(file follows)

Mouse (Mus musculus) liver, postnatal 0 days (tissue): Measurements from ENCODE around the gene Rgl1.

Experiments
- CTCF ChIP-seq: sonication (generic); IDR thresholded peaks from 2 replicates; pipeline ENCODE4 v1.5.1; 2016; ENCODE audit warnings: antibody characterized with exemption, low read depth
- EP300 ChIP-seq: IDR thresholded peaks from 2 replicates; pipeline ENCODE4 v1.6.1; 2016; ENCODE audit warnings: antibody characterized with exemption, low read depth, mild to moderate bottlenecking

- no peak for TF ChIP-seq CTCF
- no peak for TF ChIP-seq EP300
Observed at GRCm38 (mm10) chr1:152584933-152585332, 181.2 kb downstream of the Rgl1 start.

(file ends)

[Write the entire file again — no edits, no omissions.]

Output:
Mouse (Mus musculus) liver, postnatal 0 days (tissue): Measurements from ENCODE around the gene Rgl1.

Experiments
- CTCF ChIP-seq: sonication (generic); IDR thresholded peaks from 2 replicates; pipeline ENCODE4 v1.5.1; 2016; ENCODE audit warnings: antibody characterized with exemption, low read depth
- EP300 ChIP-seq: IDR thresholded peaks from 2 replicates; pipeline ENCODE4 v1.6.1; 2016; ENCODE audit warnings: antibody characterized with exemption, low read depth, mild to moderate bottlenecking

- no peak for TF ChIP-seq CTCF
- no peak for TF ChIP-seq EP300
Observed at GRCm38 (mm10) chr1:152584933-152585332, 181.2 kb downstream of the Rgl1 start.